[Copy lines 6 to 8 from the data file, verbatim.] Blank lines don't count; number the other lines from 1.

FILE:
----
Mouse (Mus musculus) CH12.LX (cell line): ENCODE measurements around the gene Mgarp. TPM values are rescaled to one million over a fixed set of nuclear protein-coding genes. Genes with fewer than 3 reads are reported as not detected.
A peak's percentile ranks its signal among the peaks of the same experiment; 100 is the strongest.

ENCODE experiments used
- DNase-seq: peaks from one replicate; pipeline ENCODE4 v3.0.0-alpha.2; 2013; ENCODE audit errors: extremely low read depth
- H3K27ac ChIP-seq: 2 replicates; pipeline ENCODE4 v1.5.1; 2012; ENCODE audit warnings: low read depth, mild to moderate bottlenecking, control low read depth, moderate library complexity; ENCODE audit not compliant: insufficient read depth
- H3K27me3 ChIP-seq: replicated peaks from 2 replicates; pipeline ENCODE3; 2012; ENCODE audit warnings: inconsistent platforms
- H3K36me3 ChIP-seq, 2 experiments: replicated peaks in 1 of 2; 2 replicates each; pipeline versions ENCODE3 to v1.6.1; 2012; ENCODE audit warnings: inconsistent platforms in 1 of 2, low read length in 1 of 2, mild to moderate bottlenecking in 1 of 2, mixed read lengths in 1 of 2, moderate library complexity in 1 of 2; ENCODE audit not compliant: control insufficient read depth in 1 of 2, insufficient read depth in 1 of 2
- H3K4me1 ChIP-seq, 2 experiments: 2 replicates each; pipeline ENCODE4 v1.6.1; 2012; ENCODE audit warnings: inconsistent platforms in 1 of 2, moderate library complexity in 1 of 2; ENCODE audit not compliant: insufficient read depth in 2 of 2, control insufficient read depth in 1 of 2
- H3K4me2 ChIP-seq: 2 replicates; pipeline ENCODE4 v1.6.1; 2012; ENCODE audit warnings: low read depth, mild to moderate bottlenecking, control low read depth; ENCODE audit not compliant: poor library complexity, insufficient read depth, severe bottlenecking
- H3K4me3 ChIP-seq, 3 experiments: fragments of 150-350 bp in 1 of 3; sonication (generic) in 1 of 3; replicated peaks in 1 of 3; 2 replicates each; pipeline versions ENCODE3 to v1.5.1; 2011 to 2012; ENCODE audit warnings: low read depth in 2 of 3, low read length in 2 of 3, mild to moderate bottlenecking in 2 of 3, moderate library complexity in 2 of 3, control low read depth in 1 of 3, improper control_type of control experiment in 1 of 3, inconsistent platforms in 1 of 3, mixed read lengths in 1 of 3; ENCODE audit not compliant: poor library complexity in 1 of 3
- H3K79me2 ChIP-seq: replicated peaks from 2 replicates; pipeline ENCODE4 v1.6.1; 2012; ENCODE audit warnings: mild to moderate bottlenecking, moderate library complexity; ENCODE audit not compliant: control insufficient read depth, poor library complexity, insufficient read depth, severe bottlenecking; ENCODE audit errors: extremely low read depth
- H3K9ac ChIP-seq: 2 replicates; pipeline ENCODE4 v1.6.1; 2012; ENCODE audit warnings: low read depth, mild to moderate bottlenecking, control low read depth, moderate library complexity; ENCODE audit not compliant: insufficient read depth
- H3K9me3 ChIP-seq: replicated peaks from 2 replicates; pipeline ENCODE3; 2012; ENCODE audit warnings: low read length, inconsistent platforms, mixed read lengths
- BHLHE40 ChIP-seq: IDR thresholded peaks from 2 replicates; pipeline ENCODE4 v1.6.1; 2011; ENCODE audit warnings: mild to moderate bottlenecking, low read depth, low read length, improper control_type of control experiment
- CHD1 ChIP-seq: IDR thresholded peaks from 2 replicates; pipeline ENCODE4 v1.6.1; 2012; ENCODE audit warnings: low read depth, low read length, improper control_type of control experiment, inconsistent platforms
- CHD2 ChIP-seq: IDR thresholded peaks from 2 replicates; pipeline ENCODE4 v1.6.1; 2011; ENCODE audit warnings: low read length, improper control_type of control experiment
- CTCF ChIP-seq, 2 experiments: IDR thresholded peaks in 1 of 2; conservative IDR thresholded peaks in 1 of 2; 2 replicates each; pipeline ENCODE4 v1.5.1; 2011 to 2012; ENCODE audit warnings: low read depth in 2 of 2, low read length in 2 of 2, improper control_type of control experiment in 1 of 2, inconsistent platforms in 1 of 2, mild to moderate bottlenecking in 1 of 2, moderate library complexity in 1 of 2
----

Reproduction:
- H3K27me3 ChIP-seq: replicated peaks from 2 replicates; pipeline ENCODE3; 2012; ENCODE audit warnings: inconsistent platforms
- H3K36me3 ChIP-seq, 2 experiments: replicated peaks in 1 of 2; 2 replicates each; pipeline versions ENCODE3 to v1.6.1; 2012; ENCODE audit warnings: inconsistent platforms in 1 of 2, low read length in 1 of 2, mild to moderate bottlenecking in 1 of 2, mixed read lengths in 1 of 2, moderate library complexity in 1 of 2; ENCODE audit not compliant: control insufficient read depth in 1 of 2, insufficient read depth in 1 of 2
- H3K4me1 ChIP-seq, 2 experiments: 2 replicates each; pipeline ENCODE4 v1.6.1; 2012; ENCODE audit warnings: inconsistent platforms in 1 of 2, moderate library complexity in 1 of 2; ENCODE audit not compliant: insufficient read depth in 2 of 2, control insufficient read depth in 1 of 2